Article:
Episode I: The Phantom Menace | History of Star Wars


Pierce Turner, Features Editor

Welcome to Spinnaker’s History of Star Wars! To celebrate the upcoming release of Episode VIII: The Last Jedi, we are looking back at the past seven episodes as well as Rogue One all leading up to the review of the new movie. Every day from Dec. 7 to Dec. 15 a new review will be posted. So enjoy, and may the force be with you. Always.

“You hear that? That’s the sound of a thousand terrible things coming this way.”

It was May, 1999. 16 years had passed since the last Star Wars movie released and the excitement for the first prequel had fans camping outside theaters like it was a new IKEA. However, the hype couldn’t save the aptly named film, which was a true menace to Star Wars fans.

Now, it’s common knowledge that the Star Wars prequels suck, with Episode I being the worst of the bunch. Everyone seems to have a different way of fixing them though. Make it a more traditional good vs. evil story, cut out the political drama, or put Jar Jar in carbonite and send him into the nearest sun.

For me, the film’s biggest problem is it’s just boring. A two hour movie feels like three hours with endless debates, standing around, sitting around, and staring vacantly into space. It’s a shame because there’s a lot of talent in The Phantom Menace. Liam Neeson, Ewan McGregor, a young Natalie Portman, and Samuel L. Jackson to name a few. Unfortunately, all of these actors are wasted with what seems like deliberately bad directing.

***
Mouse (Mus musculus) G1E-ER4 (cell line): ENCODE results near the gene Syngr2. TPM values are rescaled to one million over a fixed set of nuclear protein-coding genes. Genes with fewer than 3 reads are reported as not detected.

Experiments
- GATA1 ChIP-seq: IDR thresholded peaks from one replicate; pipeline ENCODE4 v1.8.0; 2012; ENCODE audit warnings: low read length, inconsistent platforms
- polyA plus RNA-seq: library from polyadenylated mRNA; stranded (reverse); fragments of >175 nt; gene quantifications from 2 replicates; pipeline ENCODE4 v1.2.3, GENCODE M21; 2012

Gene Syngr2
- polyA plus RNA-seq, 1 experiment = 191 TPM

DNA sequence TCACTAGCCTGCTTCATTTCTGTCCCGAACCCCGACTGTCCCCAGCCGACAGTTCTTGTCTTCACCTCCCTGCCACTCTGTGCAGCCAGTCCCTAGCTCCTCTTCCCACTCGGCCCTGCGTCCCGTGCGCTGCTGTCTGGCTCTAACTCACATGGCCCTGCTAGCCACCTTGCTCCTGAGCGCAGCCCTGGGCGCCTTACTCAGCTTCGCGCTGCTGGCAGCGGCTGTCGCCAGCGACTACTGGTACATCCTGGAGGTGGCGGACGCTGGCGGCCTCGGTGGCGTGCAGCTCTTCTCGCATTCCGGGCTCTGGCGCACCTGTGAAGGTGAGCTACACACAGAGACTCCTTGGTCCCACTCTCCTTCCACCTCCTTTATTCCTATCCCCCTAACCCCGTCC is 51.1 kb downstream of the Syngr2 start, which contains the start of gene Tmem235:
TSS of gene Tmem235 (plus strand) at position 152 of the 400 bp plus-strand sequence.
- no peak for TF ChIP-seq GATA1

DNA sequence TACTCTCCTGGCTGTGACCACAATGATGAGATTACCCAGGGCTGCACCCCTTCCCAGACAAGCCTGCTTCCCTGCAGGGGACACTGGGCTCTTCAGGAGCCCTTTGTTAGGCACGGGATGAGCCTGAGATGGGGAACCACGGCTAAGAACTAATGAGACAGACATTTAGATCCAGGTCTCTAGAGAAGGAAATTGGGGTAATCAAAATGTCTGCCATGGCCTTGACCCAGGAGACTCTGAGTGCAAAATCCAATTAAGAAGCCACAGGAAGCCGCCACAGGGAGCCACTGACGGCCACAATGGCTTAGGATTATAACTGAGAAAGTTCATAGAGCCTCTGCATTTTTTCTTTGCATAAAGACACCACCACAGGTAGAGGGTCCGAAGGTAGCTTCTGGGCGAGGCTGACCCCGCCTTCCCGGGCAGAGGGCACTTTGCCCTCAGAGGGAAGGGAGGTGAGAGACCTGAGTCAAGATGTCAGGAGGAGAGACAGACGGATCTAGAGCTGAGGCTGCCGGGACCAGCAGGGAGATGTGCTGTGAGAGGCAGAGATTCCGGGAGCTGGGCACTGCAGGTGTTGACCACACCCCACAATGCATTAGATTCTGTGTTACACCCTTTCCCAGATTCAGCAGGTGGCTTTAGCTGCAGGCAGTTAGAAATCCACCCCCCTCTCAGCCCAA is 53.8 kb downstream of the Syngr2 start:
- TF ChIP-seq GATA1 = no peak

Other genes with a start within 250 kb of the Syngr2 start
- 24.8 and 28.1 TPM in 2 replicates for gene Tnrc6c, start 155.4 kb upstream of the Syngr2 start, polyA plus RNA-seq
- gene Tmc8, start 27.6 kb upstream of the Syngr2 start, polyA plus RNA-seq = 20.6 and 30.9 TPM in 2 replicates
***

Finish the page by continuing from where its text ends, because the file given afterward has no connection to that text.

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The most underwhelming meeting of mortal enemies ever. Lucasfilm

George Lucas takes the directing helm for the first time since the original, and he fits like a Wampa on Tatooine. Actors are directed to act flatly, showing as little emotion as possible and keeping a monotone voice throughout. It’s actually baffling. He also wrote the film, and what an exciting script it is. Trade routes, taxes, chancellors, elections; Episode I is more like watching C-SPAN than Star Wars.

The rest of the narrative is a mess too. I actually can’t tell who the main character of the movie is. Is it Qui-Gon? Obi-Wan? Anakin? Who knows. Even the villain, something the original trilogy nailed perfectly, says about five words in the entire film. That being said, the fight with Darth Maul is extremely well choreographed. It’s exciting to watch, but because Darth Maul has no personality, it doesn’t work as well as Luke vs. Vader.

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Incredible choreography. Lucasfilm

There’s a sense of laziness behind the making of the film. Nearly all practical effects are replaced with primitive CGI from the late ‘90s that couldn’t look more dated. Instead of an alien being in front of the actors to interact with, they’re digitally inserted in post, with the actors having to awkwardly act to empty space. This was a problem of all action movies at the time, but because of Star Wars’ amazing practical effects legacy, it stings the most here.

There’s nothing I can say about The Phantom Menace that hasn’t already been said. It’s a dark stain on the legacy of Star Wars filled with literal poop and fart jokes. Bad poop and fart jokes. It is the perfect example of how not every great story needs a prequel.


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